This paper presents an overview of Ethernet/IP™ (EIP), a high-level industrial application layer protocol for industrial automation applications.
Built on the standard TCP/IP protocol suite, EIP uses all the traditional Ethernet hardware and software to define an application layer protocol that structures the task of configuring, accessing and controlling industrial automation devices. Ethernet/IP classifies Ethernet nodes as predefined device types with specific behaviors. The set of device types and the EIP application layer protocol is based on the Control and Information Protocol (CIP) layer used in both Devicenet™ and Controlnet™. Building on these widely used protocol suites, Ethernet/IP for the first time provides a seamlessly integrated system from the sensor-actuator network to the controller and enterprise networks.
Most people who work in an office associate the term “Ethernet” with the physical cable behind their desk. This cable connects their office PC to the printers and servers of the local network and the infinite websites on the Internet. This cable is only the physical part of Ethernet, the media carrying Ethernet messages to your PC. On this wire is a whole series of communication protocols such as IP, the Internet Protocol; TCP, the Transport Control Protocol; and various Microsoft protocols such as NetBEUI. This suite of protocols works well for the office environment; allowing users to share files, access printers, send email, search the Internet and perform all the other communications used in the office environment.
The needs of the factory floor are much different with some very special requirements. Instead of accessing files and printers, factory floor controllers must access data embedded in drive systems, operator workstations, and I/O devices. Instead of letting a user wait while a task is being performed, factory floor data communications needs are real-time or very close to real time. Terminating the fill operation on a bottle requires much more time-precise communications than accessing the next page of an Internet site.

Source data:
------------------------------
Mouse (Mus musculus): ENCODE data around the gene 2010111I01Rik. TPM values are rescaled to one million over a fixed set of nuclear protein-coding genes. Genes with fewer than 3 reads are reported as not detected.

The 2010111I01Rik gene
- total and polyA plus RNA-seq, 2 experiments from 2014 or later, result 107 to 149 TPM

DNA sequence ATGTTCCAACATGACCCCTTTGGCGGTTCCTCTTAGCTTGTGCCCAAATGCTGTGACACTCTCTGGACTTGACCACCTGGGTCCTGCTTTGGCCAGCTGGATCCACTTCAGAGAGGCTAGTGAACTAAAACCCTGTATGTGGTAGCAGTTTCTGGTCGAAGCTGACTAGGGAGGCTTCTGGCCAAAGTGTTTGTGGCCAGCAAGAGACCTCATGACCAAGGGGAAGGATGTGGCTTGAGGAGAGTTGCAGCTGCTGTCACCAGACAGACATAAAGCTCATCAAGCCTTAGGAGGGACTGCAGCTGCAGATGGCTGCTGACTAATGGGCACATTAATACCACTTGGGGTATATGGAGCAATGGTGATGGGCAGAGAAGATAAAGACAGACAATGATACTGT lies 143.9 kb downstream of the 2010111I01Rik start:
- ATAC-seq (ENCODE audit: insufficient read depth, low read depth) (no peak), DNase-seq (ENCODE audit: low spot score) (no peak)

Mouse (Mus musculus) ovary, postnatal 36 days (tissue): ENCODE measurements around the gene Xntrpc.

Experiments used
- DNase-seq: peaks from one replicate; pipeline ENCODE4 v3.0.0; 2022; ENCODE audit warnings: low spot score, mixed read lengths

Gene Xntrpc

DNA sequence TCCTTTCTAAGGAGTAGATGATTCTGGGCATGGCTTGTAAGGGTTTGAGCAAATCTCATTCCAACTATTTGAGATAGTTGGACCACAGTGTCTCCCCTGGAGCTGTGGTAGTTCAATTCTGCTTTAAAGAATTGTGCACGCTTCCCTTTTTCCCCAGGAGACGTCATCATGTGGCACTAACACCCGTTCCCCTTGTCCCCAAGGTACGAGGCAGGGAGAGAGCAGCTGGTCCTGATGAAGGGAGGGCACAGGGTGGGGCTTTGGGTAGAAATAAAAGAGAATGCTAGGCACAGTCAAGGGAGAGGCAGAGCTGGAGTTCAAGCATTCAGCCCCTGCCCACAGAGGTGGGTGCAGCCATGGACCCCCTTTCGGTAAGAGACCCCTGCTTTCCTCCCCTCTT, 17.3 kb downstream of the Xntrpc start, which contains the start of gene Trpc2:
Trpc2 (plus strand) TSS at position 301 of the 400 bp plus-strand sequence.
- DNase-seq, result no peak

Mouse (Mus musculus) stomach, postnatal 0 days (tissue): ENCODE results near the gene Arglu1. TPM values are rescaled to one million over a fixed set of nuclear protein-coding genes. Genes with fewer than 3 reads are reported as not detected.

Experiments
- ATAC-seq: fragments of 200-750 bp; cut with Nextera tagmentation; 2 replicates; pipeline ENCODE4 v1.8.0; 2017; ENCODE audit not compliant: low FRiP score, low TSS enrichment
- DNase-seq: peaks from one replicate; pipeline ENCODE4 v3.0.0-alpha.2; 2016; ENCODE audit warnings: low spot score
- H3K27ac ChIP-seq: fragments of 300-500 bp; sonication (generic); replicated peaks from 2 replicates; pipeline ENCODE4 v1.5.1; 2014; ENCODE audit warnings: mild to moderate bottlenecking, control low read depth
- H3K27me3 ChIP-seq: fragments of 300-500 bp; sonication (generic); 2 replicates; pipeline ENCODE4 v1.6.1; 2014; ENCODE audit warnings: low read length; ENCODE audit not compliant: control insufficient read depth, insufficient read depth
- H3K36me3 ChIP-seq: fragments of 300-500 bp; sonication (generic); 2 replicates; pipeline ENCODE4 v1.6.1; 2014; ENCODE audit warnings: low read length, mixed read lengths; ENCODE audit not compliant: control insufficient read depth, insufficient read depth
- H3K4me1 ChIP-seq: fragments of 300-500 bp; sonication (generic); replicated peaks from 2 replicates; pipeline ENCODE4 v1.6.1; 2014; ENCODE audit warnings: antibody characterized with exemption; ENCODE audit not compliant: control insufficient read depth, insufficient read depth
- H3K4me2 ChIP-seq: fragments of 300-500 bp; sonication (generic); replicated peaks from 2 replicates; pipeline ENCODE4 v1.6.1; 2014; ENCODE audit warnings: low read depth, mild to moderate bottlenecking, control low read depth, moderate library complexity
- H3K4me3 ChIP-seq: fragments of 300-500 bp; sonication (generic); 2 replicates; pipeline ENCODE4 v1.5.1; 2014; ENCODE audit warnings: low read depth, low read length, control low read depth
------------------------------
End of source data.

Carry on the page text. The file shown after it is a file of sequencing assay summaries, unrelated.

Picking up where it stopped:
Traditionally, Ethernet had only limited acceptance in Industrial Automation. Until recently, the expense, lack of intelligent switches and routers, and the domination of large vendors with proprietary protocols prevented the wide acceptance of Ethernet on the factory floor. Now, with prices falling, PCs with inherent Ethernet capability moving in droves onto the factory floor, and intelligent switches and routers, Ethernet is gaining acceptance. Only the lack of a widely accepted, flexible application layer targeted to Industrial Automation has prevented its complete acceptance.
EtherNet/IP is the application layer protocol that can meet this challenge. EIP provides wide-ranging, comprehensive, certifiable standard suitable to a wide variety of automation services:
EIP Uses Tools and Technologies of Traditional Ethernet
EtherNet/IP uses all the transport and control protocols used in traditional Ethernet, including the Transport Control Protocol (TCP), the Internet Protocol (IP), and the media access and signaling technologies found in off-the-shelf Ethernet interface cards. Building on these standard PC technologies means that EIP works transparently with all the standard off-the-shelf Ethernet devices found in today’s marketplace. It also means that EIP is easily supported on standard PCs and all their derivatives. Even more importantly, basing EIP on a standard technology platform ensures that EIP will move forward as the base technologies evolve.
Ethernet/IP is a Certifiable Standard
The groups supporting EIP plan to ensure a comprehensive, consistent standard by careful, multi-vendor attention to the specification and through certified test labs as has been done with DeviceNet and ControlNet. Certification programs modeled after the programs for DeviceNet and ControlNet will ensure the consistency and quality of field devices.